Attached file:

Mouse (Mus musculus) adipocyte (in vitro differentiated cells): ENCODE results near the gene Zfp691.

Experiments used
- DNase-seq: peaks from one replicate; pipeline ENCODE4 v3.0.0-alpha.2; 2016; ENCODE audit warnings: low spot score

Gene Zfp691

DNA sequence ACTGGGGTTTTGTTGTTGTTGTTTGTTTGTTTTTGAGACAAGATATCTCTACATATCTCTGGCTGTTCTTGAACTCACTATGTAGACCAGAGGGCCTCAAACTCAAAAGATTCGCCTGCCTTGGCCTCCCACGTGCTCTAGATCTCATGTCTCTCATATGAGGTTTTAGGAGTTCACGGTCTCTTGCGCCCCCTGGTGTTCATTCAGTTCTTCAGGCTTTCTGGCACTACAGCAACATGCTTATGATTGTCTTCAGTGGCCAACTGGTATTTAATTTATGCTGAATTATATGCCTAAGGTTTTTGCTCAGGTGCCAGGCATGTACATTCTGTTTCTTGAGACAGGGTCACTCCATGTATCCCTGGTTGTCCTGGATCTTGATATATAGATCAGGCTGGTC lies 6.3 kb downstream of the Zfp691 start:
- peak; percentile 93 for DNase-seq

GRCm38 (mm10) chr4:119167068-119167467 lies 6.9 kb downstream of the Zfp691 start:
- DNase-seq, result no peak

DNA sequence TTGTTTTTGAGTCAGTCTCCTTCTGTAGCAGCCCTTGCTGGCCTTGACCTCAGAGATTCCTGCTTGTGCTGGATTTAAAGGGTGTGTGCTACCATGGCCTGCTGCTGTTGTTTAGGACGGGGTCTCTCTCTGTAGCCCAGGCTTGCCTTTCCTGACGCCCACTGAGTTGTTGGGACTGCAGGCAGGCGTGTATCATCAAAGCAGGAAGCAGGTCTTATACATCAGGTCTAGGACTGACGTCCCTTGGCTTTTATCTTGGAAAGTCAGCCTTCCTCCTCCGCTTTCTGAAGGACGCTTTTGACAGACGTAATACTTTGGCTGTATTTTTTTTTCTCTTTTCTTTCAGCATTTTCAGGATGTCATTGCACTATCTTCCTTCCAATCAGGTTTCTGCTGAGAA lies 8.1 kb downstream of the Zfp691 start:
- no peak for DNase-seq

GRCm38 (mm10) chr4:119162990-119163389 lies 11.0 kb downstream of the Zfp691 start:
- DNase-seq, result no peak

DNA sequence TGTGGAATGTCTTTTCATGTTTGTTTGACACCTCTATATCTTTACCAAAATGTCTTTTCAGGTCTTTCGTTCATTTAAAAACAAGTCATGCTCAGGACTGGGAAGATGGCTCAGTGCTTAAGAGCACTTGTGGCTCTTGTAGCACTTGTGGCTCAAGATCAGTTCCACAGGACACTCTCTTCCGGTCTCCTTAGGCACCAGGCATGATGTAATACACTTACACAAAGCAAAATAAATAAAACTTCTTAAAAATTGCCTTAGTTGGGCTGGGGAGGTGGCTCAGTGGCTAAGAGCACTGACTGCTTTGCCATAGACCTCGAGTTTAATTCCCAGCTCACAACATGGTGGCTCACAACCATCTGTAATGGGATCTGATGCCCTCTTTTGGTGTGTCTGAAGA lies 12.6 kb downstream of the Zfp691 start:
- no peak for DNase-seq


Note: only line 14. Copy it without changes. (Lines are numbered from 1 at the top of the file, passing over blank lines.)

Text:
- no peak for DNase-seq